An international law expert, Kwame Gyan, has rejected the assertion by President John Dramani Mahama to the effect that Ghana is an ally of the United States of America.
President Mahama in a special chat with the Ghanaian media two weeks ago described Ghana as an ally of the United States hence it was proper for his government to accept two ex-Guantanamo Bay detainees in the Ghana.
But Mr Gyan who is a senior law lecturer at the University of Ghana says the assertion by the President cannot be the case, saying, “I don’t think the USA if they are to list their allies they will mention Ghana as their ally. I don’t think so”.
He said the president “was using ally probably in the loose sense of the word, ally as a friend” and that at best, Ghana can be described as a friend of the United States.
Speaking on the legal implications of Ghana’s decision to allow the two ex-detainees to be resettled in Ghana on TV3’s Hot Issues Saturday, Mr Gyan said the President used the word ally not as in international politics.
“…. because I don’t think America, when they are sleeping and they wake up from their sleep, would say that we Ghana, are their allies. Ally is a serious word. Maybe we are their friends and they have been having compassion on us in our trials and tribulations,” he explained.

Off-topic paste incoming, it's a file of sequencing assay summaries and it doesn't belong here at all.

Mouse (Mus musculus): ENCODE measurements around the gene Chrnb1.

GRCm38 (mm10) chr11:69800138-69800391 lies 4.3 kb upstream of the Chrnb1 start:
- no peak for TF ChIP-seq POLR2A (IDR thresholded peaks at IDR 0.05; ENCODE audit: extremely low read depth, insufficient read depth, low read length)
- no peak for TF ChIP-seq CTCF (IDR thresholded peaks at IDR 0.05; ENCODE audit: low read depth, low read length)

He said the Americans run their foreign policy in a way that many people do not know.
He described the Guantanamo Bay detention centre in Cuba as an interesting situation, noting “at the time Guantanamo emerged, there was widespread support at home because it appeared that that was going to be the way of dealing with threats in America.
He said it was subsequently realised by many Americans that keeping the people there was not going to remove threats to the USA, hence domestic support was galvanised to compliment international support to get rid of the detention centre.
Although America prides itself of its human rights, he said, “the blemish of Guantanamo detention is a blot on America and I’m not surprised that they are trying to wipe it off while Obama is still there”.
“They’ve been embarrassed previously and continue to be embarrassed by Guantanamo and its aftermath but what is their battle now is, how do you quickly do it and run,” he noted.
Touching on what might have influenced Ghana to accept the two detainees, he said: “We are compassionate. We are in a country that is holier than the pope They [Americans] are looking at their national security, we are looking at compassion”.